Before saying ‘No’ to a colleague or supervisor, make sure to ask the right questions. Ensure you fully understand the task – this could include the timeframe, parameters, how success will be measured, how it may impact your work, or that of others. It’s OK to ask for a few hours or days to consider things and formulate valid reasons for your answer.
While a task may sound overwhelming or impossible to complete today or this week, discovering it isn’t actually expected to be completed for another three or four weeks may make it seem more manageable. Other tasks, such as implementing new workflows, or strategies, may seem daunting at the outset; understanding how these will be evaluated weeks or months down the line can help increase motivation or turn a reluctant ‘Yes’ into a more enthusiastic one when you realise all the overall time and stress it may save in the long run.
It’s not always what we say, but how we say it, which our colleagues remember; developing the ability to say ‘No’ in a constructive way – or masking your negativity – can go down much better with colleagues. Offering alternative solutions, which may take less time or fewer resources, may enable you to provide assistance without taking on additional stress or strain mentally, physically, or emotionally.
Consider the impact
Instead of focusing on the negative, reframe your decision to say ‘No’ by acknowledging the hidden positives. Each time you say ‘No’ to a new task you are also saying ‘Yes’ to something else – whether that’s freeing up time to help other team members or work on other projects, decreasing your stress levels, or easing the emotional pressure on you.
‘No’ can be a powerful tool to help address your work/life balance, decreasing the impact workplace stresses can have on time spent with family, friends, or your own wellbeing.
Build (and maintain) your reputation
Your reputation can have a huge impact on the reception your responses receive. While saying ‘No’ can be empowering, making sure you first have a strong reputation for your good work ethic, enthusiasm for your job, and a willingness to say ‘Yes’ is important.
Make sure to create a reputation as a reliable, dedicated employee who can deliver. This will build a level of trust and goodwill that can help support and validate the instances where you do chose to make a stand and highlight other priorities or responsibilities.
Weigh up the cost (and benefits)
If a co-worker is asking for help with something you have little experience of, or interest in, it can be worth taking into account your skillset. If you have the time to spare, helping out regardless of your personal interest can be a good way to strengthen team bonds and show yourself to be a team player whilst gaining experience in a new area.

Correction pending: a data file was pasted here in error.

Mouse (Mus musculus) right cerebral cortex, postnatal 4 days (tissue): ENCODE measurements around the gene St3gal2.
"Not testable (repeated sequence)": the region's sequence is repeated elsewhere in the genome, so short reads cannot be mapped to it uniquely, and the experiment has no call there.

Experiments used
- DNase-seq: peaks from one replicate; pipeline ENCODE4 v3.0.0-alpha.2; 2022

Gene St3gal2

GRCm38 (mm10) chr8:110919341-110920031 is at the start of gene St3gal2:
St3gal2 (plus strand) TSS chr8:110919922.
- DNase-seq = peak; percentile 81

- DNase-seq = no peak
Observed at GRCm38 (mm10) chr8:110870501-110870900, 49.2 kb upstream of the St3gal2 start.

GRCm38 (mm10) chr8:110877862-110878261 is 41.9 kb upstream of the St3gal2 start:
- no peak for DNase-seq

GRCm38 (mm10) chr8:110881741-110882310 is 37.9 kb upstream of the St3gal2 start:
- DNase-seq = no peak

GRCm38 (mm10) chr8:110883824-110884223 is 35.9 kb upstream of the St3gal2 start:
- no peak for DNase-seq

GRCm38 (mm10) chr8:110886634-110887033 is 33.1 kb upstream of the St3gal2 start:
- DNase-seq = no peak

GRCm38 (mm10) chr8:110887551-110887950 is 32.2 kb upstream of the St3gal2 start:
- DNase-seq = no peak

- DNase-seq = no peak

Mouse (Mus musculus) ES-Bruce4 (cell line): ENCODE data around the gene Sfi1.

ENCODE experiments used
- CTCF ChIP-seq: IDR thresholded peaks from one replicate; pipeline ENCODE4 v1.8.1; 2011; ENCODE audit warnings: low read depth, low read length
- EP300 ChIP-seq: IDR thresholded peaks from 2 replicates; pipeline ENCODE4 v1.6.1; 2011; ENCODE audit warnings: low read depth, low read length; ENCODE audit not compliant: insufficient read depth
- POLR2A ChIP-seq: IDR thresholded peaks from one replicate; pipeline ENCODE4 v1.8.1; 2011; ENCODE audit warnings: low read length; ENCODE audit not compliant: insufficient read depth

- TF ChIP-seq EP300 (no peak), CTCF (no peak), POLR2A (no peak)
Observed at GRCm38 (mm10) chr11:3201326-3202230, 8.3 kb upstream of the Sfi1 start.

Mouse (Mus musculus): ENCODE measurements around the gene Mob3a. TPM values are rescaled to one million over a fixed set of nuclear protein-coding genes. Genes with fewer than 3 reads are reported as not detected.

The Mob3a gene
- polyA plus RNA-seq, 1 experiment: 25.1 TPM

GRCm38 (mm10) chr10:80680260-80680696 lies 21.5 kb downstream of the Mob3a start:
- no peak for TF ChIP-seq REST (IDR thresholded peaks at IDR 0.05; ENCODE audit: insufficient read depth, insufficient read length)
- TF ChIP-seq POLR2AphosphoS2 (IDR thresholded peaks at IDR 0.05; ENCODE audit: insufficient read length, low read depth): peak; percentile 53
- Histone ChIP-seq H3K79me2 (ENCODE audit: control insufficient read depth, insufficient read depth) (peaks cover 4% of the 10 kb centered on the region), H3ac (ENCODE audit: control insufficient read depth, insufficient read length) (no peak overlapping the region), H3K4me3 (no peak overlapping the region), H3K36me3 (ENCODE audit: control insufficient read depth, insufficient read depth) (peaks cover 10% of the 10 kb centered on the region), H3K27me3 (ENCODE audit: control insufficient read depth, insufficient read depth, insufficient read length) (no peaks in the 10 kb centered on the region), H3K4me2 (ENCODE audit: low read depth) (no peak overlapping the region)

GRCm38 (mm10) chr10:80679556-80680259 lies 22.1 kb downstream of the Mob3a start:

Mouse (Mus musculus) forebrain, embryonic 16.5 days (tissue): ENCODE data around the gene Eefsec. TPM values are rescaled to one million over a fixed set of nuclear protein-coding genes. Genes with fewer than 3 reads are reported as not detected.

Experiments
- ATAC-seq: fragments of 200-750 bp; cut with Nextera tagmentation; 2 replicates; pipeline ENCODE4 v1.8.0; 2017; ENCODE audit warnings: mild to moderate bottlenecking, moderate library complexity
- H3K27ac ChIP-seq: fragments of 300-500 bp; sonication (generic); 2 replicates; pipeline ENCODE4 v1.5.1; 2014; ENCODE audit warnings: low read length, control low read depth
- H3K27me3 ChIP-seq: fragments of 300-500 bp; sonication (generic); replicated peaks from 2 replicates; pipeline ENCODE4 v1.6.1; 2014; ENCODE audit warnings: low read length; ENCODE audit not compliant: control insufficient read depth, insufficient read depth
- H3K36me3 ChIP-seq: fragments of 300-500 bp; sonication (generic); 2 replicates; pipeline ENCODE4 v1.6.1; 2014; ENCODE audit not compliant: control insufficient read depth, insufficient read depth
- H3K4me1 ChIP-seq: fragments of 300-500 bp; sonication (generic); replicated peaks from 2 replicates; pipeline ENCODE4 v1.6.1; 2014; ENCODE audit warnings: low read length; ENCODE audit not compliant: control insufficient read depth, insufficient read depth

If you do decide against helping with this particular task, make sure that your ‘No’ is polite and honest; saying you are too busy to help, and then being seen to support more exciting projects or opportunities, could risk damaging working relationships.
Instead, try a polite version of the real reason why you are saying ‘No’; for example, you may say, ‘That sounds like an exciting opportunity, but I’m inexperienced with social media so may not be the best person to help set-up a company Instagram account or manage the Twitter, feed in this instance’.
Try to consider both the immediate cost – in time, stress, or energy – against the long-term gain – increased skills, easier processes in place, stronger team bonds. A short-term cost for a significant long-term gain can be worth switching to a ‘Yes’ in some instances; give yourself the time to weigh these up, if possible.
Consider why you avoid saying ‘No’
What is it that stops you from saying ‘No’? Are you worried about hurting a colleague’s feelings? Perhaps letting your team down is your biggest concern, creating distance or damaging how others perceive you?
We all feel the pressure to say ‘Yes’ when we know we should really be saying ‘No’ for any number of reasons – but this need to be seen as the ‘go-to person’ can override our misgivings. Identifying the reasons behind our misgivings is the first step towards addressing them.